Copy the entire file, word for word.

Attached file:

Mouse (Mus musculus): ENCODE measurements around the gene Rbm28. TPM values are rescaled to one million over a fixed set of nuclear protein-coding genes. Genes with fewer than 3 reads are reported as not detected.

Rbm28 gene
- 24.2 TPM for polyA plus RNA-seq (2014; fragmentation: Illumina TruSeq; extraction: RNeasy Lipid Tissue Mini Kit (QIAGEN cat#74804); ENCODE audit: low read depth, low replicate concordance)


Mouse (Mus musculus): ENCODE measurements around the gene Rbm28. TPM values are rescaled to one million over a fixed set of nuclear protein-coding genes. Genes with fewer than 3 reads are reported as not detected.

Rbm28 gene
- 24.2 TPM for polyA plus RNA-seq (2014; fragmentation: Illumina TruSeq; extraction: RNeasy Lipid Tissue Mini Kit (QIAGEN cat#74804); ENCODE audit: low read depth, low replicate concordance)